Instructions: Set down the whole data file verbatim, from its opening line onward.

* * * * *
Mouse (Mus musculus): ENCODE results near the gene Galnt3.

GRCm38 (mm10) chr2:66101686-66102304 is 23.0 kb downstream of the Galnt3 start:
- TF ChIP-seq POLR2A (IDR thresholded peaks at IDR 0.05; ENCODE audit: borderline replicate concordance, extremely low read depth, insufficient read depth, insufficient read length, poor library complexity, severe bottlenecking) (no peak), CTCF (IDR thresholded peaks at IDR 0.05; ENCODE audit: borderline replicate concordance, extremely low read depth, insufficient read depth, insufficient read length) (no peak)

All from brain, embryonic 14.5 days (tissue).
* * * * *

Mouse (Mus musculus): ENCODE results near the gene Galnt3.

GRCm38 (mm10) chr2:66101686-66102304 is 23.0 kb downstream of the Galnt3 start:
- TF ChIP-seq POLR2A (IDR thresholded peaks at IDR 0.05; ENCODE audit: borderline replicate concordance, extremely low read depth, insufficient read depth, insufficient read length, poor library complexity, severe bottlenecking) (no peak), CTCF (IDR thresholded peaks at IDR 0.05; ENCODE audit: borderline replicate concordance, extremely low read depth, insufficient read depth, insufficient read length) (no peak)

All from brain, embryonic 14.5 days (tissue).